I have a concert coming up next week, and I have been thinking about my role as a conductor. Do the students even know what I'm doing up there on my podium? During class, I am much more of a teacher than a conductor and I don't think I have taught the students to watch and follow my conducting. Before school today, I was thinking about how I could teach my class to understand the role of a conductor and how to follow a conductor.
I got the idea to play a game called family feud. This idea came to me pretty last minute, so I didn't have much time to prepare, but I quickly downloaded the family feud powerpoint game template from this site: http://www.youthdownloads.com/games/family-fued-powerpoint
Next, I edited one of the slides to say what I consider to be the top jobs of a conductor - (for my little beginning orchestras - I'm sure this list could have been more complex, but remember, this was for beginners.)
The students LOVED playing this game! I split the class into 2 team and designated a spokesperson for each team. I spoke to the class about my job as a teacher and also my role as a conductor. I told them that I listed 5 of my jobs as a conductor on the game board - in order of importance. The spokesperson conferred with their teams to decide on an answer to guess. I gave each team one guess to see if they could guess any items from my list and they got 100 points every time they got a right anwer. (I didn't worry about the whole 'Survey Says' bit.) The winning team got a few M&M's. In the real game of family feud, teams get to guess until they get 3 strikes, but we just alternated turns.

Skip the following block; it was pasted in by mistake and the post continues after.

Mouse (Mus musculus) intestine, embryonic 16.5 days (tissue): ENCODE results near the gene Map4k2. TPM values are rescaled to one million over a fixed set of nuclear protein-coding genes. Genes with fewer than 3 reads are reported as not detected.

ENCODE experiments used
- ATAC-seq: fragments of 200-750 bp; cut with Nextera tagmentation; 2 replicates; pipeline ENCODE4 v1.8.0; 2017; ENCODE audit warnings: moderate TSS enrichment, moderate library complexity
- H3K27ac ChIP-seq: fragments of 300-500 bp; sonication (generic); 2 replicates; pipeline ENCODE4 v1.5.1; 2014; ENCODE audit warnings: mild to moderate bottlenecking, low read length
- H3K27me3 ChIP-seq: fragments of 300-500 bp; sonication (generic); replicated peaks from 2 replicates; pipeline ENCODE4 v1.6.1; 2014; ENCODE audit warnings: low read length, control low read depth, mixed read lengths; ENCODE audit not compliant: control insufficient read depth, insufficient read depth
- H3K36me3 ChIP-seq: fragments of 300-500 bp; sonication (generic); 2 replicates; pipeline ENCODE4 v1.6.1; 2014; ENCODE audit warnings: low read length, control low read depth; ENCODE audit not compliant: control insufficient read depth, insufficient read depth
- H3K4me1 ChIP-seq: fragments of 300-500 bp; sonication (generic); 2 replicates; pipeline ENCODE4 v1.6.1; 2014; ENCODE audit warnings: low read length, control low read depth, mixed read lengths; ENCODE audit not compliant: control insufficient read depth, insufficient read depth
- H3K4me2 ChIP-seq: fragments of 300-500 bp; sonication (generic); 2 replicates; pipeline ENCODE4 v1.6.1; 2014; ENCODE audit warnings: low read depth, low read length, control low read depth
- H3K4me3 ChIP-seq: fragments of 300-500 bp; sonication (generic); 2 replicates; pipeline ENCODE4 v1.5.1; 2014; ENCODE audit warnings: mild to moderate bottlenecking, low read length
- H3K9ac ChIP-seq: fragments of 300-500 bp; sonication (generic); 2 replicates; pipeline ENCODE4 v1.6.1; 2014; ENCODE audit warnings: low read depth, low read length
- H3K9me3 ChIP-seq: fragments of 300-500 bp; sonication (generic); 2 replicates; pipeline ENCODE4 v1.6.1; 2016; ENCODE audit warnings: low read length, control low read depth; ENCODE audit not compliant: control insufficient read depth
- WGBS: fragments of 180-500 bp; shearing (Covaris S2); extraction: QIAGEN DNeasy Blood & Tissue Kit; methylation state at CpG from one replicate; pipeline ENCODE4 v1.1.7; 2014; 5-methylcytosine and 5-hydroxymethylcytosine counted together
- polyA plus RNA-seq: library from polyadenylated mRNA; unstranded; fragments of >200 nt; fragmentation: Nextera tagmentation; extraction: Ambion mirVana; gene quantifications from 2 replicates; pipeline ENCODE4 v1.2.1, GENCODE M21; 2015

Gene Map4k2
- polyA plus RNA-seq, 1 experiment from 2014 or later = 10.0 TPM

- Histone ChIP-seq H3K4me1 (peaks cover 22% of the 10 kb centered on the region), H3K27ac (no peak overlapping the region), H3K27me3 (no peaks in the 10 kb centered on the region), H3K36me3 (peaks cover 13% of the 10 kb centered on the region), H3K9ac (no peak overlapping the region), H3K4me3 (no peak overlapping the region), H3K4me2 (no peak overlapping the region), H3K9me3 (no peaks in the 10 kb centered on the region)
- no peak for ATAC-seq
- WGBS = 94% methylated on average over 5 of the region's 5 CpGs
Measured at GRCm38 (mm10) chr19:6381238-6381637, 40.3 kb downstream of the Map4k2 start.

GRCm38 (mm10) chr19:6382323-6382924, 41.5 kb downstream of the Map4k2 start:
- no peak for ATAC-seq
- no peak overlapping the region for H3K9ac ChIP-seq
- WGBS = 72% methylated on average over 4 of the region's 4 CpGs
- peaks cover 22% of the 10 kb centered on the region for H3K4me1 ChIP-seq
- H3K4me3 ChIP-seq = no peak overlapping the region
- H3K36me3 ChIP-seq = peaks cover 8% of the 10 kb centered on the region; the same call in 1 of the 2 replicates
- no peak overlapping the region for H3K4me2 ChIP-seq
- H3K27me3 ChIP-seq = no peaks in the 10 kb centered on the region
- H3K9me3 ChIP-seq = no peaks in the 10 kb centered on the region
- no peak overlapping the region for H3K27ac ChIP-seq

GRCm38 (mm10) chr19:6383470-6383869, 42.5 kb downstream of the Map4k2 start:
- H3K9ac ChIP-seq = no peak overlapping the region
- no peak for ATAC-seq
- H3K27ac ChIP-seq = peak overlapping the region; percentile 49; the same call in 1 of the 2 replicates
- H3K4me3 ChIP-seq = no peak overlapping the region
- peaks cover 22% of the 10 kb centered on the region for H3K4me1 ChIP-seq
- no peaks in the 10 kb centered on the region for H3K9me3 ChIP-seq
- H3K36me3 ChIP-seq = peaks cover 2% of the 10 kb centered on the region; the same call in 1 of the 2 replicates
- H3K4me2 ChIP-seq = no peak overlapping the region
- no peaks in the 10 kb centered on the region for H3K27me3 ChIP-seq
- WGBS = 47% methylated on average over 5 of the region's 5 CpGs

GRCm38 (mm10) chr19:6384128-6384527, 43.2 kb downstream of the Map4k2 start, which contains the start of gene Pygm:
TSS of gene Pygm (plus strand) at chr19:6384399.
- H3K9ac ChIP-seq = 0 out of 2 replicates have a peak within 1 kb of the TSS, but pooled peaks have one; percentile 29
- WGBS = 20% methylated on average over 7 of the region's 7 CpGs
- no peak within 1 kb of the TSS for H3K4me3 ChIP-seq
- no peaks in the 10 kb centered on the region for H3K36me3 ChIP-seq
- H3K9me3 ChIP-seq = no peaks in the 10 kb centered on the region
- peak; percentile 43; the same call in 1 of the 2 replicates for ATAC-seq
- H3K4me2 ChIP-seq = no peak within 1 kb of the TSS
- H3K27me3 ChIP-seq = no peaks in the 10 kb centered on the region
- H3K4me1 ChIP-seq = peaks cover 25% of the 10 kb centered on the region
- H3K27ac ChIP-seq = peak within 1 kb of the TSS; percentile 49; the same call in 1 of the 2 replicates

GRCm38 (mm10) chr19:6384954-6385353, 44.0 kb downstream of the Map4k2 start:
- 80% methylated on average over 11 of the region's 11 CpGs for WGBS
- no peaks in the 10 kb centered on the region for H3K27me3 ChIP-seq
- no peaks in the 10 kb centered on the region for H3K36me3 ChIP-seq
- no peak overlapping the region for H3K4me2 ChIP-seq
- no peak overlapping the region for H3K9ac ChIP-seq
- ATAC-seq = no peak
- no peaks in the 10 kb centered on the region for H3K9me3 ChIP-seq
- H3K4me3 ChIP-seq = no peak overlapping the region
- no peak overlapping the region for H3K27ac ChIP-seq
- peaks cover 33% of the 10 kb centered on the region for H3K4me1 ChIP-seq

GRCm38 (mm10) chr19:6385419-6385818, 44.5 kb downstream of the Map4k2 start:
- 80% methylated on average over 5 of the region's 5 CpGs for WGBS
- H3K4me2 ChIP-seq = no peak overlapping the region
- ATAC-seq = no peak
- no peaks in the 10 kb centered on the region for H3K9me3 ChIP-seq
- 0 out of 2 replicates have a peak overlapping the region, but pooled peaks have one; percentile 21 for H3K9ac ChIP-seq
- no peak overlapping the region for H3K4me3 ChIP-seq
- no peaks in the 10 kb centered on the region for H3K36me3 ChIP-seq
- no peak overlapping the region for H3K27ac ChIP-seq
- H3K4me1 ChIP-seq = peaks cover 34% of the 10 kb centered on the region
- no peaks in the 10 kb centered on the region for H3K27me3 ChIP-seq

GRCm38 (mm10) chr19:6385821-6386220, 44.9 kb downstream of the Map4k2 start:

This was a great way for me to find out what students know about conducting and it helped them understand that I'm not just flapping my arms around! After playing this game, students were really trying to watch and follow my conducting and I had them practice watching me and following me with scales....then on our concert pieces.